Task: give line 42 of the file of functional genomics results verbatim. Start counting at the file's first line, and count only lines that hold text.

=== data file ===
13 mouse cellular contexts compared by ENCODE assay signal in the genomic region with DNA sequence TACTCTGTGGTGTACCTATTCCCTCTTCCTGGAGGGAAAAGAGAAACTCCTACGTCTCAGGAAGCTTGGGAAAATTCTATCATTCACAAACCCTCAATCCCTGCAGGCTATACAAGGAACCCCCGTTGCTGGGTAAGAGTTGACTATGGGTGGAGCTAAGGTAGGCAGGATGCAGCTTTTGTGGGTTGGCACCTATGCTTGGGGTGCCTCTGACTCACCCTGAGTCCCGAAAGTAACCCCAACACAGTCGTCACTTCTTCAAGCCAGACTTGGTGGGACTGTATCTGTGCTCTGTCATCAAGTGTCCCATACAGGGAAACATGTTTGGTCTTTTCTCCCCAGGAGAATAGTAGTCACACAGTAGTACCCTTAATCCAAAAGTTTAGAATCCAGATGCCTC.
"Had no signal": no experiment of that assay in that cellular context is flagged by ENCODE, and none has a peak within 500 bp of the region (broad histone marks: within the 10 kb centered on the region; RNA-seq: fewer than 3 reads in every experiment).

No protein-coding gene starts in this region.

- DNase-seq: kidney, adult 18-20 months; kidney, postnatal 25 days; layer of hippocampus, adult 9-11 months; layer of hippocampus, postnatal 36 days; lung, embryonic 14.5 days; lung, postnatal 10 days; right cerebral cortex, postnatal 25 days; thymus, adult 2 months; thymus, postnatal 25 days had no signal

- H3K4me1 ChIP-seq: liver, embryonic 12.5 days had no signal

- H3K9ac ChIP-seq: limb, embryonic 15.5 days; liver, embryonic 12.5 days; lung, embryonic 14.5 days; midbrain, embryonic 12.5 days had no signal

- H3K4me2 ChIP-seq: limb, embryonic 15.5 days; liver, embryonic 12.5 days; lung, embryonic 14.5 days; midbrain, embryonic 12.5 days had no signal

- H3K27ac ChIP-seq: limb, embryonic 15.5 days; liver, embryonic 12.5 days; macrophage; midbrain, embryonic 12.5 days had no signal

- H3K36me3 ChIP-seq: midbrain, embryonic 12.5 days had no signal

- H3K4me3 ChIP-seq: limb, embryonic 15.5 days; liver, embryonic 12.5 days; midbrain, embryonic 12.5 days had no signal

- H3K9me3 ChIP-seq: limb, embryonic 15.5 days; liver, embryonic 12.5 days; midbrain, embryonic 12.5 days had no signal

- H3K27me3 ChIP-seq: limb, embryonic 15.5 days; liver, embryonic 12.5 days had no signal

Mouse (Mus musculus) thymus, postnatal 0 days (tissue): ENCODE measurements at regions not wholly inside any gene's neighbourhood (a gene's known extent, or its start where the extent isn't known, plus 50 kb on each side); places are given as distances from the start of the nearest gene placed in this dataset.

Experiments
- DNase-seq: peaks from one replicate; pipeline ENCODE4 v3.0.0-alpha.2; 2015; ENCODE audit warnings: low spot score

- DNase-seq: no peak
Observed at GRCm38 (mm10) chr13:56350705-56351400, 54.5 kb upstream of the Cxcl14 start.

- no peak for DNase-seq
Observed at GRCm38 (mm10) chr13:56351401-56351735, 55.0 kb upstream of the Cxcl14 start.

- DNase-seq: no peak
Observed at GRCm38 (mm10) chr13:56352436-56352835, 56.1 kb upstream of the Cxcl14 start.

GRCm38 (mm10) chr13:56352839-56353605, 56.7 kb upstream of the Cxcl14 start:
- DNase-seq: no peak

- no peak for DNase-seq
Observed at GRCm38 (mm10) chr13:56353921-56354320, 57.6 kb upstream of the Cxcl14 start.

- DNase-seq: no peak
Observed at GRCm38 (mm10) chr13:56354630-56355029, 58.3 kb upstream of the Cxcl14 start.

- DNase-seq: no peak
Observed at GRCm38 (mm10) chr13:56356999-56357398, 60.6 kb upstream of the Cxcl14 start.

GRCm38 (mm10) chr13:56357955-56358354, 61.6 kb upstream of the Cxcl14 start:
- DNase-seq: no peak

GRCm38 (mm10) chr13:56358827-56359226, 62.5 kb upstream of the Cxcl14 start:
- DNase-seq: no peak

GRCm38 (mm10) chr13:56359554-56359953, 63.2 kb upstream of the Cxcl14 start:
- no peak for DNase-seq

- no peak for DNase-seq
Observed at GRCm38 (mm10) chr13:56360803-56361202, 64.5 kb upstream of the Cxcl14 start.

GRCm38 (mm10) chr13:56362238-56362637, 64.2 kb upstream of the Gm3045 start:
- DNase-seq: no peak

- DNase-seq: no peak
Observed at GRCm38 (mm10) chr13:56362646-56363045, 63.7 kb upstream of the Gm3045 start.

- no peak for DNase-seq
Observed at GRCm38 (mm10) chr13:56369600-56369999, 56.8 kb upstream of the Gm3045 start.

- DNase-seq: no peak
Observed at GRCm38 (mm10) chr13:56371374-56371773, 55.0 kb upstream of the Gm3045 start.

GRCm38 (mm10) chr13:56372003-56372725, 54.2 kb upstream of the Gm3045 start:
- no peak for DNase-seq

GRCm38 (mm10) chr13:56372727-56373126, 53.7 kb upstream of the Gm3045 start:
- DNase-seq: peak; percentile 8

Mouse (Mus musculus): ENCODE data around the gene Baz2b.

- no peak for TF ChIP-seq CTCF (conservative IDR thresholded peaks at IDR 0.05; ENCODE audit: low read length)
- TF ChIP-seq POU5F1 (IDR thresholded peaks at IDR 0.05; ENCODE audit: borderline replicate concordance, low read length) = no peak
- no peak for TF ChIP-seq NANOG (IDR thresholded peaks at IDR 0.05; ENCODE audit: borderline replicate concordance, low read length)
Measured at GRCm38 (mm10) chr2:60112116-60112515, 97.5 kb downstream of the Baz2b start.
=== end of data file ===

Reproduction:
- no peak for DNase-seq